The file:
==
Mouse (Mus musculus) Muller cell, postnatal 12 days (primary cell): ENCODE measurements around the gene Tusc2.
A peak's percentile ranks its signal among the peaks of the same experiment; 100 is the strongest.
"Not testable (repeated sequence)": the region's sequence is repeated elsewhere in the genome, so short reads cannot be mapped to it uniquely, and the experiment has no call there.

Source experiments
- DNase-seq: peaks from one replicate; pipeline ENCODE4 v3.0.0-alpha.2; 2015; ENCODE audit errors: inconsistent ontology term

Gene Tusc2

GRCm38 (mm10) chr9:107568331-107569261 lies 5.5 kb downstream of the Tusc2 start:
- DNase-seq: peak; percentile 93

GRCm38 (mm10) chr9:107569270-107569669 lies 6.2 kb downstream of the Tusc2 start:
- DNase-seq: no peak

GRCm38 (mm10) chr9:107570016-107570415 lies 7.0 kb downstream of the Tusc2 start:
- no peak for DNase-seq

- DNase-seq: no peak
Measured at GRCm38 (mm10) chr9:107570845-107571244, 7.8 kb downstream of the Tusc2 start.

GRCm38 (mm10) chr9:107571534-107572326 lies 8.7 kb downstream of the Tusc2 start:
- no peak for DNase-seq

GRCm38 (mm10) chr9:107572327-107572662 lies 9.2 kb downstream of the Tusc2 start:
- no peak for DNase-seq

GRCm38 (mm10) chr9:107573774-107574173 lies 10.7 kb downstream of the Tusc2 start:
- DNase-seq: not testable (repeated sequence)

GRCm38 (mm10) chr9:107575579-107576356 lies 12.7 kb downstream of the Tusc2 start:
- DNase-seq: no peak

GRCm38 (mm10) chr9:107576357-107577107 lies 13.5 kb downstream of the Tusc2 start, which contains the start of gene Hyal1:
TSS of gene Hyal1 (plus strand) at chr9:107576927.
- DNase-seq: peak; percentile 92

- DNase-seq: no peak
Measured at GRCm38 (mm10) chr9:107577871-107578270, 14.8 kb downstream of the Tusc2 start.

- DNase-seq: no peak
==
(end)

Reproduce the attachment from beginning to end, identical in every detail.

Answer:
Mouse (Mus musculus) Muller cell, postnatal 12 days (primary cell): ENCODE measurements around the gene Tusc2.
A peak's percentile ranks its signal among the peaks of the same experiment; 100 is the strongest.
"Not testable (repeated sequence)": the region's sequence is repeated elsewhere in the genome, so short reads cannot be mapped to it uniquely, and the experiment has no call there.

Source experiments
- DNase-seq: peaks from one replicate; pipeline ENCODE4 v3.0.0-alpha.2; 2015; ENCODE audit errors: inconsistent ontology term

Gene Tusc2

GRCm38 (mm10) chr9:107568331-107569261 lies 5.5 kb downstream of the Tusc2 start:
- DNase-seq: peak; percentile 93

GRCm38 (mm10) chr9:107569270-107569669 lies 6.2 kb downstream of the Tusc2 start:
- DNase-seq: no peak

GRCm38 (mm10) chr9:107570016-107570415 lies 7.0 kb downstream of the Tusc2 start:
- no peak for DNase-seq

- DNase-seq: no peak
Measured at GRCm38 (mm10) chr9:107570845-107571244, 7.8 kb downstream of the Tusc2 start.

GRCm38 (mm10) chr9:107571534-107572326 lies 8.7 kb downstream of the Tusc2 start:
- no peak for DNase-seq

GRCm38 (mm10) chr9:107572327-107572662 lies 9.2 kb downstream of the Tusc2 start:
- no peak for DNase-seq

GRCm38 (mm10) chr9:107573774-107574173 lies 10.7 kb downstream of the Tusc2 start:
- DNase-seq: not testable (repeated sequence)

GRCm38 (mm10) chr9:107575579-107576356 lies 12.7 kb downstream of the Tusc2 start:
- DNase-seq: no peak

GRCm38 (mm10) chr9:107576357-107577107 lies 13.5 kb downstream of the Tusc2 start, which contains the start of gene Hyal1:
TSS of gene Hyal1 (plus strand) at chr9:107576927.
- DNase-seq: peak; percentile 92

- DNase-seq: no peak
Measured at GRCm38 (mm10) chr9:107577871-107578270, 14.8 kb downstream of the Tusc2 start.

- DNase-seq: no peak